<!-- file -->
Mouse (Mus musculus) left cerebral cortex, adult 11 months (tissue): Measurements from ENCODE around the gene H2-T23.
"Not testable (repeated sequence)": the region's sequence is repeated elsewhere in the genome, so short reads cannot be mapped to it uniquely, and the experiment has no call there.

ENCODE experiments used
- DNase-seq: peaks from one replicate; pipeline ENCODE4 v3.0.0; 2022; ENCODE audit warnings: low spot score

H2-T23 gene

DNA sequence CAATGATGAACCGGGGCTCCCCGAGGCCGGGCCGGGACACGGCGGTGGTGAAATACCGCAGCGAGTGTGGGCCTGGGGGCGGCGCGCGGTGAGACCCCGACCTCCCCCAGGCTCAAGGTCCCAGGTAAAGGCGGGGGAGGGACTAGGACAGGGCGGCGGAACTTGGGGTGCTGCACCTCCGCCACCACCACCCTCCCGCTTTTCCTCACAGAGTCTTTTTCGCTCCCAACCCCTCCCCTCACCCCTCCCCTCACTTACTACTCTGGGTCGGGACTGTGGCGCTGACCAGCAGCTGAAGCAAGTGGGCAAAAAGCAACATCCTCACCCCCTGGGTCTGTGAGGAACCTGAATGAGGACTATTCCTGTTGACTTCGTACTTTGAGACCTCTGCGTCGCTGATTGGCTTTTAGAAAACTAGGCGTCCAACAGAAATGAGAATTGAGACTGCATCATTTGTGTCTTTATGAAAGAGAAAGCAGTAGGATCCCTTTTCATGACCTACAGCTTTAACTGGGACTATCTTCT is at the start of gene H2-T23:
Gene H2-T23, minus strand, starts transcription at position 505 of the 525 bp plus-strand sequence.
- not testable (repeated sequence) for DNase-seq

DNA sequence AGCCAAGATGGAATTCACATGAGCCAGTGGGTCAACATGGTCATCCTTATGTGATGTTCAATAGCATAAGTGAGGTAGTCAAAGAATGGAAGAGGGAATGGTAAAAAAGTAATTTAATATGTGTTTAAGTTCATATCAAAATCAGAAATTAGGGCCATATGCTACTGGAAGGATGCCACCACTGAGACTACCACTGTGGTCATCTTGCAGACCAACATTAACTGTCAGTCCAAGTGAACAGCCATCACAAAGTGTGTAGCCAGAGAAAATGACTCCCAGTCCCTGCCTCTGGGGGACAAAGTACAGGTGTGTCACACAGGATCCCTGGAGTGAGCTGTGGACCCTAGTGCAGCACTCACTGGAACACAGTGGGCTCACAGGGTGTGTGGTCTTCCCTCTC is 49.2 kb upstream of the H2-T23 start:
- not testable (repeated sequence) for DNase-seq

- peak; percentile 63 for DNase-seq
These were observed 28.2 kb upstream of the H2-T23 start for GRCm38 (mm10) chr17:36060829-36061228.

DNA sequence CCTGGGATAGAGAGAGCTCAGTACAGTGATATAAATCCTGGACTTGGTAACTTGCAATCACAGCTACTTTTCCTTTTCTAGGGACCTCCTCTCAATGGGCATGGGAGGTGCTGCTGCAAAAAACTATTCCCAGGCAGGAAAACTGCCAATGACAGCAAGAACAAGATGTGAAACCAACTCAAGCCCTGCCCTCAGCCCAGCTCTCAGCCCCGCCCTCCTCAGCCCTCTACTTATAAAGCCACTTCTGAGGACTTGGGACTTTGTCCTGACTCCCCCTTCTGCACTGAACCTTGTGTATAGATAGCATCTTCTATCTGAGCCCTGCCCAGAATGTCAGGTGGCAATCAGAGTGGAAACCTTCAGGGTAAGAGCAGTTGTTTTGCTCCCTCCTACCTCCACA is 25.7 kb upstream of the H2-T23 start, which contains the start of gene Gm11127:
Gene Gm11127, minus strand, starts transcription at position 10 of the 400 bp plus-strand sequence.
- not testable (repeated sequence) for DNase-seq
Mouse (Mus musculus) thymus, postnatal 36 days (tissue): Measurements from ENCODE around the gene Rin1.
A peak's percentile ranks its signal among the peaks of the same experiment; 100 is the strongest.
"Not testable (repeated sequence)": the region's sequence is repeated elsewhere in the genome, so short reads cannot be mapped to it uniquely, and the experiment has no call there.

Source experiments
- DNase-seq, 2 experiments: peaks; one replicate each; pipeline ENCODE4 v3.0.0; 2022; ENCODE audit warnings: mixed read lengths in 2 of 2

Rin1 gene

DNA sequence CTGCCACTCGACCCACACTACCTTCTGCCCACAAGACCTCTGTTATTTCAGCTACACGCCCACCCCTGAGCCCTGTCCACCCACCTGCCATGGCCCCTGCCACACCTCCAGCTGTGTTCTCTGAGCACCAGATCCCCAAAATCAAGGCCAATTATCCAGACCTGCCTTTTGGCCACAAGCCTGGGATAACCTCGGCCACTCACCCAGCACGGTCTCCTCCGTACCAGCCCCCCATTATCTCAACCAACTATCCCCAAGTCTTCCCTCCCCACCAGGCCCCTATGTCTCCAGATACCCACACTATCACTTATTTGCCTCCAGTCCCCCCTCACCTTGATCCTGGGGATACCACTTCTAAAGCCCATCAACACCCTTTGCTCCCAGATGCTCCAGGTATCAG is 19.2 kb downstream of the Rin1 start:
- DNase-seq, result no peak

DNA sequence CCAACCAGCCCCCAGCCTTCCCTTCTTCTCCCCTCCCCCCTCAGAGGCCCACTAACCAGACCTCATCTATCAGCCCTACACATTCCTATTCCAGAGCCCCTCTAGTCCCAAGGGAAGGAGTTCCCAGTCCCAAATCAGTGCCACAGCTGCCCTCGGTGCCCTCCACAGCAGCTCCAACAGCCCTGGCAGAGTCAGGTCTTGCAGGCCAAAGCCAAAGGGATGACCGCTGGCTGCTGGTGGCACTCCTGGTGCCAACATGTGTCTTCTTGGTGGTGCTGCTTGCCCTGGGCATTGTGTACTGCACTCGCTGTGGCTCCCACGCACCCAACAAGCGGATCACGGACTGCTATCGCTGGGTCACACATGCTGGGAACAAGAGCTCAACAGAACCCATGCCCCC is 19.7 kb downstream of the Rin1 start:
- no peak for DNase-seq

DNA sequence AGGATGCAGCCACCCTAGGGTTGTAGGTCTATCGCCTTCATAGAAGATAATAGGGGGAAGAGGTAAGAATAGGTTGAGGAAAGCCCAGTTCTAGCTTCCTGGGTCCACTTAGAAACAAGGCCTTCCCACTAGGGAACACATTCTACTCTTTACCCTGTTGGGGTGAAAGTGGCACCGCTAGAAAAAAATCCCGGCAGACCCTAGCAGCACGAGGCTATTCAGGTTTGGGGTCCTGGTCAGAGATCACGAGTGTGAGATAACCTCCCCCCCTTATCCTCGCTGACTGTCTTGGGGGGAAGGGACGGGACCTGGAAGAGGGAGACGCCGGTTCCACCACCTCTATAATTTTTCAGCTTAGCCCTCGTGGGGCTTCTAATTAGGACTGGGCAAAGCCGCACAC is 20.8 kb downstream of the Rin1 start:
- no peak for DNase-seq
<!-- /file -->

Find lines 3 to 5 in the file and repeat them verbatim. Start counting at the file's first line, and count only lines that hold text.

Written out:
ENCODE experiments used
- DNase-seq: peaks from one replicate; pipeline ENCODE4 v3.0.0; 2022; ENCODE audit warnings: low spot score

H2-T23 gene